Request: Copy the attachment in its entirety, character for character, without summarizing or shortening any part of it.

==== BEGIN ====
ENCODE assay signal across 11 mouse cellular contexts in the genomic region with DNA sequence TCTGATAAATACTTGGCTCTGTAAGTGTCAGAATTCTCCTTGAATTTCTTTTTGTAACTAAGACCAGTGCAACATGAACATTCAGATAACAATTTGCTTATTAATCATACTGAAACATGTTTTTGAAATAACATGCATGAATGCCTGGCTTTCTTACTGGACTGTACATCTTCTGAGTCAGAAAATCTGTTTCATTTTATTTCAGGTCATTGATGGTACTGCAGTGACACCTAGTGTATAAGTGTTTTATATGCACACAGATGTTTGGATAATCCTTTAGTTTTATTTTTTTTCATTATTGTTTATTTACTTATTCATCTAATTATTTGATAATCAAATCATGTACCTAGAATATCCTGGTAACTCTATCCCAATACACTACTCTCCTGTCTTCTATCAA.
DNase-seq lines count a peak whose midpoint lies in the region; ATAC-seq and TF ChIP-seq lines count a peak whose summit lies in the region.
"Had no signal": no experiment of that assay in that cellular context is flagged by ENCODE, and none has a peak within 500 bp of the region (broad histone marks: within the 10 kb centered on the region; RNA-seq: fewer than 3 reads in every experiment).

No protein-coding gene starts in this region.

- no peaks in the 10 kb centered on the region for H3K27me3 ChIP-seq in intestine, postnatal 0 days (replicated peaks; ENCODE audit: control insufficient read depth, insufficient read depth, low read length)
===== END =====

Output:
ENCODE assay signal across 11 mouse cellular contexts in the genomic region with DNA sequence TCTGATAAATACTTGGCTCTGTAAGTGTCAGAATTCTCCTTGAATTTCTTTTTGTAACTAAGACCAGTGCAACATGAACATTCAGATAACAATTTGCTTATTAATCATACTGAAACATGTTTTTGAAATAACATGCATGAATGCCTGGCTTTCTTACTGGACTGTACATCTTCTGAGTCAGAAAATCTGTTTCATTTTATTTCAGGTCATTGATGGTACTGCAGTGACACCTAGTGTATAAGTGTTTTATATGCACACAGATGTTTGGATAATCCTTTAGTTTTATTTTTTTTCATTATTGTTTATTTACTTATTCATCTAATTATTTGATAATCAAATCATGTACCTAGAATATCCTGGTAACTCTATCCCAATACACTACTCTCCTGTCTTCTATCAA.
DNase-seq lines count a peak whose midpoint lies in the region; ATAC-seq and TF ChIP-seq lines count a peak whose summit lies in the region.
"Had no signal": no experiment of that assay in that cellular context is flagged by ENCODE, and none has a peak within 500 bp of the region (broad histone marks: within the 10 kb centered on the region; RNA-seq: fewer than 3 reads in every experiment).

No protein-coding gene starts in this region.

- no peaks in the 10 kb centered on the region for H3K27me3 ChIP-seq in intestine, postnatal 0 days (replicated peaks; ENCODE audit: control insufficient read depth, insufficient read depth, low read length)